Te Wānanga o Raukawa arose from a joint effort of Te Āti Awa, Ngāti Raukawa and Ngāti Toa Rangatira, known also as the ART Confederation. Te Wānanga o Raukawa aims to contribute to the Confederation and the wider community by producing skilled graduates who can move between the Māori and Pakeha worlds effortlessly. Their involvement will enhance the quality of decision-making on issues affecting the Confederation as well as on matters affecting the community at large.
The first of the major post-European initiatives of the ART Confederation involved the prominent church of the area, Rangiātea. Rangiātea was operational from 1850-1995 when it was consumed by fire and burnt to the ground. A programme of replication was undertaken and the new church building was opened in November 2003.
Key joint venture for the three iwi in the establishment of the Ōtaki Māori Racing Club.
At the turn of the century, the Confederation and the Anglican Church built the Ōtaki Māori College on land provided by the Confederation for education. Due to financial difficulties the Anglican leaders closed the school in 1938, after thirty years of operation. During that time the college provided education for many of the youth who were from the Confederation, including the baritone Inia te Wiata. Other youth from outside the Confederation included the Bishop Manuhuia Bennett and the Honourable Ben Couch.
ART built their “marae matua” (parent marae), named Raukawa, in Ōtaki. The Native Purposes Act (1936) allowed for the creation of the Raukawa Marae Trustees. This body of sixty-nine trustees represents the iwi and hapū of the Confederation. Accordingly and as a result of their representation the Trustees were tasked with administering the Confederation.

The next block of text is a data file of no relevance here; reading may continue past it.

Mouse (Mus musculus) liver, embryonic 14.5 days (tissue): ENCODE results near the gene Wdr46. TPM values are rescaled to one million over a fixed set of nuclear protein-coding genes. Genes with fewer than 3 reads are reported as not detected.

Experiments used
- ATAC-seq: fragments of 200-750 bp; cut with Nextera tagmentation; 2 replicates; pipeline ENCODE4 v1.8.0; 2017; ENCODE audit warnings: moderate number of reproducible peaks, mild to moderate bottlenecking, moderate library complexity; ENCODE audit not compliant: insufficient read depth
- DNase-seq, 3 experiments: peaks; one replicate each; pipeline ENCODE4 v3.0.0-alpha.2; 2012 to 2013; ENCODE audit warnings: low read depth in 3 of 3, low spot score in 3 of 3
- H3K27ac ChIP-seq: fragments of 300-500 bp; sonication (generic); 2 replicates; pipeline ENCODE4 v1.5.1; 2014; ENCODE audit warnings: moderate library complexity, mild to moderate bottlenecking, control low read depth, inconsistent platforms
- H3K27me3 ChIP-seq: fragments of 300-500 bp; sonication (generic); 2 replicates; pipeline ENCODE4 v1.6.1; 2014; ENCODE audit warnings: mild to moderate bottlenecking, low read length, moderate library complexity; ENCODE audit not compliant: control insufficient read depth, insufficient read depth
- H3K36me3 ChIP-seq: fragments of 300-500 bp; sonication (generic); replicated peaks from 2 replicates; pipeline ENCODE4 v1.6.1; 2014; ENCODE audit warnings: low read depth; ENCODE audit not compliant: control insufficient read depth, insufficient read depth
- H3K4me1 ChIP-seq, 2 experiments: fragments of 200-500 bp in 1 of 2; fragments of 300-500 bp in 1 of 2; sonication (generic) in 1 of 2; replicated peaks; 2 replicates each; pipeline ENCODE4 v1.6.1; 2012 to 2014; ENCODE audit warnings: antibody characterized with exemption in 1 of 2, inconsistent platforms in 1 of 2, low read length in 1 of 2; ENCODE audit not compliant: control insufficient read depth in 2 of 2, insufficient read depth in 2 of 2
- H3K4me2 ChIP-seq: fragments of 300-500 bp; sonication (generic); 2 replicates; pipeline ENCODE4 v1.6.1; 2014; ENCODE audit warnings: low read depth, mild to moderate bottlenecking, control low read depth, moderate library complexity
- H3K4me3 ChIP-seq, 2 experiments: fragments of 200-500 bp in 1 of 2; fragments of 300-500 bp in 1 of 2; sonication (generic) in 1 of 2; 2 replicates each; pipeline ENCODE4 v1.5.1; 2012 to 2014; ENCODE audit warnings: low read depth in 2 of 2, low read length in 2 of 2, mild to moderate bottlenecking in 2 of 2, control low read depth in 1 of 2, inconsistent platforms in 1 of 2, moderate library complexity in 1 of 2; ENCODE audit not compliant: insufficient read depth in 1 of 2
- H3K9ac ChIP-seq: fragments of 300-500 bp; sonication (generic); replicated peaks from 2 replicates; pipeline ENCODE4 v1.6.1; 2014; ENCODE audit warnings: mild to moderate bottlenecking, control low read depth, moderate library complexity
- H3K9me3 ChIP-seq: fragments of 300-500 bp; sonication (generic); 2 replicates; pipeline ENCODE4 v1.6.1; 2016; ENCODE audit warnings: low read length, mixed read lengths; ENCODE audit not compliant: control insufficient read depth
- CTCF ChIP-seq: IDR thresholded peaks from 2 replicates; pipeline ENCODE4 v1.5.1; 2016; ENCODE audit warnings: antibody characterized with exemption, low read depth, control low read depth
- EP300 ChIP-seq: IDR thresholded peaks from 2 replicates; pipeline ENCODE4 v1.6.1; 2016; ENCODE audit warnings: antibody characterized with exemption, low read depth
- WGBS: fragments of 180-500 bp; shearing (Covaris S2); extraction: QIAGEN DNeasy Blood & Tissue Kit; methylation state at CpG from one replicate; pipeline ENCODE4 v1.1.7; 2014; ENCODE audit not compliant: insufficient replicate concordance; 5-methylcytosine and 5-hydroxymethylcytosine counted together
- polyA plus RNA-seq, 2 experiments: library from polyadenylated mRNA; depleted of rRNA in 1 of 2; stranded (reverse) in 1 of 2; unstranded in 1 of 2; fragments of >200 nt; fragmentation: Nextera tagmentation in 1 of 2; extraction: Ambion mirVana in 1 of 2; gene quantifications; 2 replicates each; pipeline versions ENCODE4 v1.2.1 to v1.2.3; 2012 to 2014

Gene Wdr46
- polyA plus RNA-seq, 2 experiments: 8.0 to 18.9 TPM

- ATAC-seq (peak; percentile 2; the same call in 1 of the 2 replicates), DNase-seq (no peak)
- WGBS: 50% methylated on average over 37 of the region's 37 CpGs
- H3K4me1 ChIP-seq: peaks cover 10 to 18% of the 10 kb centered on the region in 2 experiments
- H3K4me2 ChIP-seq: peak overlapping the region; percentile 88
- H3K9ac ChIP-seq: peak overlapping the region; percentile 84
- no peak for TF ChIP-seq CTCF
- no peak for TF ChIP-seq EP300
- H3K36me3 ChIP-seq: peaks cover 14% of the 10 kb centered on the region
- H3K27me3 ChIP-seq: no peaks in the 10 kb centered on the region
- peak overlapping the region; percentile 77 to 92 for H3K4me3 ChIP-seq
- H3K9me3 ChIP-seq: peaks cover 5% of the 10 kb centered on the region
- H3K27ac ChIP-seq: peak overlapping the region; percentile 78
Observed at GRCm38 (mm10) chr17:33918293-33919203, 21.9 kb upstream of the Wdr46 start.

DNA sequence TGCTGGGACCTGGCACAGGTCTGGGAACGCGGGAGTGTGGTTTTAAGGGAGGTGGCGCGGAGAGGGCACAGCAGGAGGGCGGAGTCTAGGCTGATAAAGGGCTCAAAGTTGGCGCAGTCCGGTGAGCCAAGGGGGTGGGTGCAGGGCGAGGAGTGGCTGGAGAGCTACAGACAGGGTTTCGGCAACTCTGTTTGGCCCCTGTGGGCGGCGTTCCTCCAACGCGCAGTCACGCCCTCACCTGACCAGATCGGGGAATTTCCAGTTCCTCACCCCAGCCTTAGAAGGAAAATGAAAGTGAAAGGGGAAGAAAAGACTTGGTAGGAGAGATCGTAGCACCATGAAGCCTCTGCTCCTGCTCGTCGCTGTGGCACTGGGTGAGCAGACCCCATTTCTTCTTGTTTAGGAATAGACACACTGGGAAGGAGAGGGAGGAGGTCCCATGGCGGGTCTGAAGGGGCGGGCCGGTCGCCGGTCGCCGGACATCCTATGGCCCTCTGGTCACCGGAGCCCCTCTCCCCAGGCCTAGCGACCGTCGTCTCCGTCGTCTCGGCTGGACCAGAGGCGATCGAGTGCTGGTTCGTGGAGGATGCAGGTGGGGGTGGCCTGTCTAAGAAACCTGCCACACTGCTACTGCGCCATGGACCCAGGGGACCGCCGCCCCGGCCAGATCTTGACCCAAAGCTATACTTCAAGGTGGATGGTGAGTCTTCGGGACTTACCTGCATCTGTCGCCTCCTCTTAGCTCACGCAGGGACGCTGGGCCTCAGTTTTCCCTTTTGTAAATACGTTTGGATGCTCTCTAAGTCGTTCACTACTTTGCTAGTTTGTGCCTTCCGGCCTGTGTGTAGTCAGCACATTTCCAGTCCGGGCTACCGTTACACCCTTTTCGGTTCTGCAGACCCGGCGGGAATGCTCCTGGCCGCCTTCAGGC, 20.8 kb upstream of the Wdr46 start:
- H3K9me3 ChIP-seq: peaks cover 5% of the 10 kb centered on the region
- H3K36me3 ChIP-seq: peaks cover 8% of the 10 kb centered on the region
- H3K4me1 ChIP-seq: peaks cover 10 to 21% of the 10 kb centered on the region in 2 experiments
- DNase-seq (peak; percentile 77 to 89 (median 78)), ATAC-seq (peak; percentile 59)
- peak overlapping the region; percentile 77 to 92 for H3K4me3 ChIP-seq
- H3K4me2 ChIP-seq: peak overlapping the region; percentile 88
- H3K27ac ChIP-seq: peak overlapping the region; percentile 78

Another important venture of the Confederation was the creation of an educational trust board, called the Ōtaki and Porirua Trusts Board, to administer the land that was previously used by and for the Ōtaki Māori College.
The Raukawa Marae Trustees began a 25-year tribal development experiment, known as Whakatupuranga Rua Mano - Generation 2000. Te Wānanga o Raukawa was born out of this revival to assist ART to achieve its educational aspirations. The Raukawa Marae Trustees resolved to establish Te Wānanga o Raukawa in April 1981 for the advancement of knowledge and for the dissemination and maintenance of knowledge through teaching and research. The Raukawa Marae Trustees saw Te Wānanga o Raukawa as a natural and necessary extension of Whakatupuranga Rua Mano.
Repeated proposals were presented to the Crown in the late seventies and early eighties and only attracted lukewarm responses. Despite this, the development of a wānanga was given top priority by the Raukawa Marae Trustees. Te Wānanga o Raukawa became an incorporated body in 1984.
In 1993 Te Wānanga o Raukawa were recognised by the Crown as a “wānanga” under their new legislation known as the Education Amendment Act 1990. By this time Te Wānanga o Raukawa had been fully operational for over a decade.